Starring: Manika Auxire, Geoffrey Couët, Simon Frenet, François Nambot, Lawrence Valin
Director: Olivier Ducastel, Jacques Martineau
Five strangers are at a house in the middle of the night. Linked by the man who owns the flat, they are all his lovers. Calm but tense, the four men and one woman have done something to him together, but as they try to distract themselves in the room next door, it’s clear that their task is still not over. As the night wears on, they try to distract themselves with getting to know each other, but can never forget what lies just on the other side of the wall.
What poses as a psychological thriller from Theo & Hugo directors Ducastel and Martineau unfortunately falls a little flat in its attempts to get pulses racing. The set-up is simple enough and establishes plenty of dramatic potential, but in strictly following the Aristotelian Unities of action, place and time we’re left watching five characters doing a lot of talking and very little action.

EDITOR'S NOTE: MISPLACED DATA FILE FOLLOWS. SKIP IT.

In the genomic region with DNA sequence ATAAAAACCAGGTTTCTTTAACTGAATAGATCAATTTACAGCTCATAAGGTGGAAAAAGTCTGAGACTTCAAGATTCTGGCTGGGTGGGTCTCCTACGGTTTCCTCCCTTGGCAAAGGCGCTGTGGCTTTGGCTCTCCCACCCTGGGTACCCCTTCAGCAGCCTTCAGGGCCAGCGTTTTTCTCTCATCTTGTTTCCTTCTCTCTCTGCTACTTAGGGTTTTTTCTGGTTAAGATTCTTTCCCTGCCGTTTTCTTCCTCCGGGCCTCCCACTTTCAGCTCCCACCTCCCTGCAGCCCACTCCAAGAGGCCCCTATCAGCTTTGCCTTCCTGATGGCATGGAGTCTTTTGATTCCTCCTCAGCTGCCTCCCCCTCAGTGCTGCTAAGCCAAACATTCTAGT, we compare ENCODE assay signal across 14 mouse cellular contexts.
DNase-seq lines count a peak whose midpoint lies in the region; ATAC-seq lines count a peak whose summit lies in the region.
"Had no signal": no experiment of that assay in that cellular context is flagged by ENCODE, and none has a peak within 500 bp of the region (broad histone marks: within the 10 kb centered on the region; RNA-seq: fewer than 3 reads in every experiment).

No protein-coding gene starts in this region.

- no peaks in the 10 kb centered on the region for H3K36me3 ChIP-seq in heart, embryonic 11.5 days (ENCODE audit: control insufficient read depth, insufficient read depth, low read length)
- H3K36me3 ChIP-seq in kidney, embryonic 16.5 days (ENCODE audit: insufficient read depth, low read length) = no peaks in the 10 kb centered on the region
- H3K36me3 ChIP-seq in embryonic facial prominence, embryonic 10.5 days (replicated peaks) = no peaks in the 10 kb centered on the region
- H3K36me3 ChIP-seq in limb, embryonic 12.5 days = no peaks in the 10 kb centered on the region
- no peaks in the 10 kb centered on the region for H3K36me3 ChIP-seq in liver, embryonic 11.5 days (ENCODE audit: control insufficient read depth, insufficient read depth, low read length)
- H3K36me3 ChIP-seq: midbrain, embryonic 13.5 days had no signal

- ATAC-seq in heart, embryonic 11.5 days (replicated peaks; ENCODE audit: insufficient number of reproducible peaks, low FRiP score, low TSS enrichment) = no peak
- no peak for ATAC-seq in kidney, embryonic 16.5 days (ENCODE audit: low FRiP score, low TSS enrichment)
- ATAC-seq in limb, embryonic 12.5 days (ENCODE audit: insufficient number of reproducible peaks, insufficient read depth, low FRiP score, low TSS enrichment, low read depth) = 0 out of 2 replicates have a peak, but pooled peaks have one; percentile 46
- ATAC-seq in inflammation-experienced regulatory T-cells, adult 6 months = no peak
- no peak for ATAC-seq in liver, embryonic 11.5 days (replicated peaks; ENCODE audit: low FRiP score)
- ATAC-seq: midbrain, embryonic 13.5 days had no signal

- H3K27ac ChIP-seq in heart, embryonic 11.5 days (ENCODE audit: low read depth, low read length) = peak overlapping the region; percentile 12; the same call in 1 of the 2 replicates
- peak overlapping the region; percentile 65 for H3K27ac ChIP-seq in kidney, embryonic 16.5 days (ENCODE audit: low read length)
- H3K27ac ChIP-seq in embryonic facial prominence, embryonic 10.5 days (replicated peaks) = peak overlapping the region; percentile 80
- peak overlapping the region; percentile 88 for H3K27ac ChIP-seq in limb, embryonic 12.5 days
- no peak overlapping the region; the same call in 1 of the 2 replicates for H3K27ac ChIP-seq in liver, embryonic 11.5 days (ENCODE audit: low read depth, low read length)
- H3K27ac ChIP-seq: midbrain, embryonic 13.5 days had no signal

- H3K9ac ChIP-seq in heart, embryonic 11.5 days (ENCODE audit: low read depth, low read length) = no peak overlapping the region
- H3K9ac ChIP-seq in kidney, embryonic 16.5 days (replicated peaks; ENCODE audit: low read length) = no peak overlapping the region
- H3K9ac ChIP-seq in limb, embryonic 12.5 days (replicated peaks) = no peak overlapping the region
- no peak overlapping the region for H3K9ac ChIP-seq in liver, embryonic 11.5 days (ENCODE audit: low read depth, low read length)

The characters are interesting. While the men reflect on the varying aspects of Gay Culture from which they met their lover and his subsequent manipulation of them, the presence of Veronika (Auxire) is a calming and warm influence on this group of disparate and desperate men. Together they find some form of surreal domesticity as they prepare a meal and dine together in his apartment as though this were just another evening in their lives. But as the rumbling threat of what lingers next door begins to chip away at their resolve, this display of normalcy feels jarring and gauche.
Sumptuously lit, the film is drenched in the stark neon of this stylish apartment. Narratively feeling like a piece of theatre over a film, the filmmakers compensate with luscious shots and exquisite cinematography, but none of this can distract from its slow pacing and inactivity syndrome. And the film is frustratingly coy in its withholding the most key piece of information you need to know about this story. Stylish it may be, but thrilling it is not.